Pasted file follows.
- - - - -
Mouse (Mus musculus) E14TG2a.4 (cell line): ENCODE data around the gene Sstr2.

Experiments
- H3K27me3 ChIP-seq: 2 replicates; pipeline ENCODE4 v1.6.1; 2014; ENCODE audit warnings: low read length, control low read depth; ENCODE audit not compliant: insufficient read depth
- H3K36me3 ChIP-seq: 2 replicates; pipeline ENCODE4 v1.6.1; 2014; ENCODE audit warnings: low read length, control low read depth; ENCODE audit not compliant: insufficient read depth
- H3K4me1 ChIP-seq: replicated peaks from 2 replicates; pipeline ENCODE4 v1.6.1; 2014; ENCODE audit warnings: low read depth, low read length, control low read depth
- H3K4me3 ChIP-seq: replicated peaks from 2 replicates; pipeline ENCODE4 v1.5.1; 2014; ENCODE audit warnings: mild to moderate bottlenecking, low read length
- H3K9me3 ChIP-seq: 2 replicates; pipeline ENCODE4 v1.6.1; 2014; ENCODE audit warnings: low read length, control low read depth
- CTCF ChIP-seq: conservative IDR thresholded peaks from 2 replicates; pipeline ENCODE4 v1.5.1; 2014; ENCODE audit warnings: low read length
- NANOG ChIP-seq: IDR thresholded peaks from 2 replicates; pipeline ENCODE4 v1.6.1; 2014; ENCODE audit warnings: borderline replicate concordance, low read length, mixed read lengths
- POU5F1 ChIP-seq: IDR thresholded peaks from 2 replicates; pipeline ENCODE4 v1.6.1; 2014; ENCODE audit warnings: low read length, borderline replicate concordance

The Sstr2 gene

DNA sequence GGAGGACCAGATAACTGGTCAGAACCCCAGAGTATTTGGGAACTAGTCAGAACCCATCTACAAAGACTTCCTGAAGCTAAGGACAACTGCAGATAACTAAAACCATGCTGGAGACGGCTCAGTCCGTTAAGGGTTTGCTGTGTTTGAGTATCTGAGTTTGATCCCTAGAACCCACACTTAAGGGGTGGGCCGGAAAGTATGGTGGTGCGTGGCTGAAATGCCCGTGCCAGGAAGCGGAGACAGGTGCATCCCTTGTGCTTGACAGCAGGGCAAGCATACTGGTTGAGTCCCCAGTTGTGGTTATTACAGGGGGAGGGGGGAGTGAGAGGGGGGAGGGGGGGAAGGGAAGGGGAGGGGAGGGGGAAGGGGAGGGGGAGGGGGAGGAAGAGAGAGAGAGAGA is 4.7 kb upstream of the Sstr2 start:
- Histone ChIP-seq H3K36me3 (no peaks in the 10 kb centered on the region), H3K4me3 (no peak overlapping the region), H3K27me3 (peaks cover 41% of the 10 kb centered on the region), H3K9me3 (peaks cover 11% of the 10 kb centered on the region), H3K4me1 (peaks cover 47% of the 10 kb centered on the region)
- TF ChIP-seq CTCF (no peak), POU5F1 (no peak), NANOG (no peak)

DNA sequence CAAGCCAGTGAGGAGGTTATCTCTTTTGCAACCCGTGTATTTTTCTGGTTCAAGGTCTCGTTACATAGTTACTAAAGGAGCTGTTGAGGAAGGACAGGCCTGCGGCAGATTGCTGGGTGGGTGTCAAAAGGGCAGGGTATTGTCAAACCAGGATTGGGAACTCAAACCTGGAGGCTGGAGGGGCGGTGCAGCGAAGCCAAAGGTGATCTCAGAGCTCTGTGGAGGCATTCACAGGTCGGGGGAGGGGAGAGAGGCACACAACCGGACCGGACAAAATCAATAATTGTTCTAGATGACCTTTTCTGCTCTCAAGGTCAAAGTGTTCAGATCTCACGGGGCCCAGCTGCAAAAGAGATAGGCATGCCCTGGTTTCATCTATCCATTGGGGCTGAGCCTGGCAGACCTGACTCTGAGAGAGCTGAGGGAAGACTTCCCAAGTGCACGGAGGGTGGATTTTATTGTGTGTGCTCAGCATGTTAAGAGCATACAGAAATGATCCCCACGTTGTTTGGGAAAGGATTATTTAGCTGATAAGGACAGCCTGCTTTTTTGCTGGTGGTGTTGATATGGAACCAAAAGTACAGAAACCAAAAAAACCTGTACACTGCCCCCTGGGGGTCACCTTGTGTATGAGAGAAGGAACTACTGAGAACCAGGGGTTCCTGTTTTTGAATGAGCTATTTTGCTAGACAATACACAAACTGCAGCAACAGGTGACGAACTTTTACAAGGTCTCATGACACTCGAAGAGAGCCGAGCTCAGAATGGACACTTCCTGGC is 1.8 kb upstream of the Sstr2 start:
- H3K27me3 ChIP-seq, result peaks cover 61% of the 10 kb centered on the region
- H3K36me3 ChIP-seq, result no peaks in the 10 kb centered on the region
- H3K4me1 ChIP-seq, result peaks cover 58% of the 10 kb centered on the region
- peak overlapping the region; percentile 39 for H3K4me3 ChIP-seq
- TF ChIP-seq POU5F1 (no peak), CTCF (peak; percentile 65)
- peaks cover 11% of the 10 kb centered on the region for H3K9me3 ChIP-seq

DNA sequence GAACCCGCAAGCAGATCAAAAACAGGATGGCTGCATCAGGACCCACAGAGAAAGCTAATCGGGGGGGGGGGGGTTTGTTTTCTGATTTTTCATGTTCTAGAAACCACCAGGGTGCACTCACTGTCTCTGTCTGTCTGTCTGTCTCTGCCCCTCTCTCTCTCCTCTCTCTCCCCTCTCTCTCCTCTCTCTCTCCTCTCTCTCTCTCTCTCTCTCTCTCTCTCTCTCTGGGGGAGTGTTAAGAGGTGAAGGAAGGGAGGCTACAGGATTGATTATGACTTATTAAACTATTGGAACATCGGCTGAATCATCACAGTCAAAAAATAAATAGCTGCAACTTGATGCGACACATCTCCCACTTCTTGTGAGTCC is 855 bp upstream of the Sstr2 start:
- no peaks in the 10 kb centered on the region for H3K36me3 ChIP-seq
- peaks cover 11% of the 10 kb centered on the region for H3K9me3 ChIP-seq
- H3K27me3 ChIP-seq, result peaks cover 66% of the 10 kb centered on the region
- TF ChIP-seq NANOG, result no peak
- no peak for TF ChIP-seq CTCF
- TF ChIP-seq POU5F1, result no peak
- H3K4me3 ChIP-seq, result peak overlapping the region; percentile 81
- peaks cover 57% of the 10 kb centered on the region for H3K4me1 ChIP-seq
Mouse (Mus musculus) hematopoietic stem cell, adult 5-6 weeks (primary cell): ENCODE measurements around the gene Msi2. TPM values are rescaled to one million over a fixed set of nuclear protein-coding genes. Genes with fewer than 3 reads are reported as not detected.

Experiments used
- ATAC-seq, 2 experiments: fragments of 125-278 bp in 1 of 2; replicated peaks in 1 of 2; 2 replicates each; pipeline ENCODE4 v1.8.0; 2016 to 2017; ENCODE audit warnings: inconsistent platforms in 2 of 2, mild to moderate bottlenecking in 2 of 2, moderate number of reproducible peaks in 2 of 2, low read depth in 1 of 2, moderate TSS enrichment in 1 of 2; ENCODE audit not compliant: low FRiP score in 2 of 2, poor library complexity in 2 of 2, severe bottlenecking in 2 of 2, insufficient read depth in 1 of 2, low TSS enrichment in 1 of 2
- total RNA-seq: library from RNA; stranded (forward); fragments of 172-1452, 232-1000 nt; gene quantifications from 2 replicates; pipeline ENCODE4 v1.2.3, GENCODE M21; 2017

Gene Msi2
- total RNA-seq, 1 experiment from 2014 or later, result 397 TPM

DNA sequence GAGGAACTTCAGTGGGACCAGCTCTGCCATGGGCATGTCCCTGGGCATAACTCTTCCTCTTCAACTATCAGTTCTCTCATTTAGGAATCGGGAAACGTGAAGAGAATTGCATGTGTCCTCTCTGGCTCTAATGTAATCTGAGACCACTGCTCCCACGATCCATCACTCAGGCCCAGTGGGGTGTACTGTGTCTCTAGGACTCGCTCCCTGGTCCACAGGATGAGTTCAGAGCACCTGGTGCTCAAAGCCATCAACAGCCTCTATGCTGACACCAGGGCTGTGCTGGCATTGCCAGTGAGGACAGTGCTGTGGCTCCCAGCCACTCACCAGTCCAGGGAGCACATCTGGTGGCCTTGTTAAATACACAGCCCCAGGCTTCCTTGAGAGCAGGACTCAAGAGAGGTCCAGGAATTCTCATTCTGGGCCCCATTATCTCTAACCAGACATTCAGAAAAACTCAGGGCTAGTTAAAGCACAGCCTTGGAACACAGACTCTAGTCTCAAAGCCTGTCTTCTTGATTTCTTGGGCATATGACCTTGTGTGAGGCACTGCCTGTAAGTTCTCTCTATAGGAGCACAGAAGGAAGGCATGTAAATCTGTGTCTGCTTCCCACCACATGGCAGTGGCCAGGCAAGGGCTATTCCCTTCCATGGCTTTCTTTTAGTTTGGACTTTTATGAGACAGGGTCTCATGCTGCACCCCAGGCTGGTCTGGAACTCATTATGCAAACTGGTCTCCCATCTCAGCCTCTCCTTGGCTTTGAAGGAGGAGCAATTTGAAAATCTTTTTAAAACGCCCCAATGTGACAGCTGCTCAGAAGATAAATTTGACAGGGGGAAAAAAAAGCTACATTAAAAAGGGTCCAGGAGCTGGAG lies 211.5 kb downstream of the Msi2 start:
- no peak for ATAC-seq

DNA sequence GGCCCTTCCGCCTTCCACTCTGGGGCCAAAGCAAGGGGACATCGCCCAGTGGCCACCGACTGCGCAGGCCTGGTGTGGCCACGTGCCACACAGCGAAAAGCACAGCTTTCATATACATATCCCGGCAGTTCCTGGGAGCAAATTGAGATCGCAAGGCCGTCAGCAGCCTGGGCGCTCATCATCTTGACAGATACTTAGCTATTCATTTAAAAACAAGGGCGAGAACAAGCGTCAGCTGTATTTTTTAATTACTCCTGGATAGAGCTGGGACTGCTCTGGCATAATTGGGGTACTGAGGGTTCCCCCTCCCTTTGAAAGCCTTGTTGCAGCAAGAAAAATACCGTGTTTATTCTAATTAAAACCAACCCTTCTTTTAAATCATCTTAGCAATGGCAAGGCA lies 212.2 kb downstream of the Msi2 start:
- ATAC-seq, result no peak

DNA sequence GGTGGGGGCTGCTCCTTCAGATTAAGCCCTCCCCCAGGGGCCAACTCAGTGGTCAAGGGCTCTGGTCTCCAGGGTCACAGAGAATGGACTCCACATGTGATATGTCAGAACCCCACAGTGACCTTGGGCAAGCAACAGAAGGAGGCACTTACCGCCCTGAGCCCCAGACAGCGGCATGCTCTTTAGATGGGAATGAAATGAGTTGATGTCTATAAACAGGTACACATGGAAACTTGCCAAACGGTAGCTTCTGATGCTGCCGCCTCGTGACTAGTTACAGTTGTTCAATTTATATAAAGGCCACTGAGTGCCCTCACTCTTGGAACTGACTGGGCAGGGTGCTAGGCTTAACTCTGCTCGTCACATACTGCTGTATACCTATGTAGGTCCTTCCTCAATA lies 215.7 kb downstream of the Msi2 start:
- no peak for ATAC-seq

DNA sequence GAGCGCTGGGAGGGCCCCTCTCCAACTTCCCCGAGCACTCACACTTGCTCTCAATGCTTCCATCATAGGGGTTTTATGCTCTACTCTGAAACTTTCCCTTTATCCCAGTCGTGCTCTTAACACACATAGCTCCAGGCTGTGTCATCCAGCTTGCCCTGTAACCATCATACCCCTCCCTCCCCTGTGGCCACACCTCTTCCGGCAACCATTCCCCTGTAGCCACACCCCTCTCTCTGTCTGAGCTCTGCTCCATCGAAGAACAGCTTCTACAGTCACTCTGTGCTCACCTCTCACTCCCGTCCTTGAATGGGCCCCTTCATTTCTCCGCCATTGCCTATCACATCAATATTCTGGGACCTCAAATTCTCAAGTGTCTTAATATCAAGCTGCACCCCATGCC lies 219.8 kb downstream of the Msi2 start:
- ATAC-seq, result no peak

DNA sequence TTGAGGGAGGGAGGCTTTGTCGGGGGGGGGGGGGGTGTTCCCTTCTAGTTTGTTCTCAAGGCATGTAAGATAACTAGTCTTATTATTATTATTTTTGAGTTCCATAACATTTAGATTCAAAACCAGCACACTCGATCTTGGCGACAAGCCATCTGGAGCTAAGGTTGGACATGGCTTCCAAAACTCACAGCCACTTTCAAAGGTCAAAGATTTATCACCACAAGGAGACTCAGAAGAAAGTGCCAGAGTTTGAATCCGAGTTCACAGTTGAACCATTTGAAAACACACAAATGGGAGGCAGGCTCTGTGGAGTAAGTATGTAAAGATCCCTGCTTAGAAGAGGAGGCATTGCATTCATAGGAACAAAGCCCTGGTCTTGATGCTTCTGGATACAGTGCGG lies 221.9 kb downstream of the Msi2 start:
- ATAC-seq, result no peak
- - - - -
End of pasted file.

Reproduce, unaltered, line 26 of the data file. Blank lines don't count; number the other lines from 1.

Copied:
- TF ChIP-seq NANOG, result no peak